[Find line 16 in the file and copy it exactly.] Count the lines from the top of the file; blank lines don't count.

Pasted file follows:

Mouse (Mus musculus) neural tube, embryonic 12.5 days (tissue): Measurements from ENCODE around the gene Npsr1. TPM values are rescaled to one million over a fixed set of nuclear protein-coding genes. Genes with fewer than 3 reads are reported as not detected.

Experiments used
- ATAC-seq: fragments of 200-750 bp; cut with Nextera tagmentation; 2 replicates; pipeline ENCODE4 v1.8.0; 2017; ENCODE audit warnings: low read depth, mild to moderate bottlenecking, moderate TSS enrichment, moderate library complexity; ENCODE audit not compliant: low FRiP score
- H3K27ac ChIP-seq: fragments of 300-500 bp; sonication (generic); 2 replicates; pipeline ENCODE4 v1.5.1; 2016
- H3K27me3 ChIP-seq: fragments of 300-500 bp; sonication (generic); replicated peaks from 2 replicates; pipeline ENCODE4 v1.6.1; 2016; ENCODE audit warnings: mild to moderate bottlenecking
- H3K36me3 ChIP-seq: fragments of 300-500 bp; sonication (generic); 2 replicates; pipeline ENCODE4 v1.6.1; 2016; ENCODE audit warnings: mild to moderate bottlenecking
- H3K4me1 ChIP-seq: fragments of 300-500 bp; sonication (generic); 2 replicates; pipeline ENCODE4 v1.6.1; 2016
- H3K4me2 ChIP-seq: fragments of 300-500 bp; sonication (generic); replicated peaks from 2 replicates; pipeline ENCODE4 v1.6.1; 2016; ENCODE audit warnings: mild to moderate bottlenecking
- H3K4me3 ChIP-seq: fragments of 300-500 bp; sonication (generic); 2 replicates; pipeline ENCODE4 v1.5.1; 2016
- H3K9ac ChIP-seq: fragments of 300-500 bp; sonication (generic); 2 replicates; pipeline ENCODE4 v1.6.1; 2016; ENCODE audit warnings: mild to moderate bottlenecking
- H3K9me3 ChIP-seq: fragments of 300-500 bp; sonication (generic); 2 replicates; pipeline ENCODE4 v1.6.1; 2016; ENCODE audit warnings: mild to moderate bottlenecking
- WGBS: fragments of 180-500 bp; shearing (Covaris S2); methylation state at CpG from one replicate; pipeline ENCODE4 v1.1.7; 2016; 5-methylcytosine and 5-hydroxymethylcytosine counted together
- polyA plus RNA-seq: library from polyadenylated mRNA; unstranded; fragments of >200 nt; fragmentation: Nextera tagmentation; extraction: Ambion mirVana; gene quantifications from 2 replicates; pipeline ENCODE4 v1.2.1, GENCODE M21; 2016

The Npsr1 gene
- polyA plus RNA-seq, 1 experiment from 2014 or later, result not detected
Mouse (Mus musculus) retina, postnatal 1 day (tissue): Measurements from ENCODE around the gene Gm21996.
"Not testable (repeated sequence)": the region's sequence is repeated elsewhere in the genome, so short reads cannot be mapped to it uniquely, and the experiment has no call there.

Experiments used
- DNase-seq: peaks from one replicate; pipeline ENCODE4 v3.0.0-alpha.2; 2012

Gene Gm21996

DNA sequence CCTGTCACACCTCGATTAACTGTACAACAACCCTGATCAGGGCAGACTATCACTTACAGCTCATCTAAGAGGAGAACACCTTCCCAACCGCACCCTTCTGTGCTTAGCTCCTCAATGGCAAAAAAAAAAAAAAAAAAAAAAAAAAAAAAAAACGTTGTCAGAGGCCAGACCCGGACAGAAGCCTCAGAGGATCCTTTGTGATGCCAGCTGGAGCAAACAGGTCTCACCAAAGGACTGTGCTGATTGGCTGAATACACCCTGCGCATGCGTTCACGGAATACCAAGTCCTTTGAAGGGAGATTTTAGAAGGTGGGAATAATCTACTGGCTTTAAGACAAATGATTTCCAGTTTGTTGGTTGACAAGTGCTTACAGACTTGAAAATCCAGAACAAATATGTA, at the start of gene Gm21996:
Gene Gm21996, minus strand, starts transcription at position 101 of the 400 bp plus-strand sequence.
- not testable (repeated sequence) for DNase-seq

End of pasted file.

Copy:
Mouse (Mus musculus) retina, postnatal 1 day (tissue): Measurements from ENCODE around the gene Gm21996.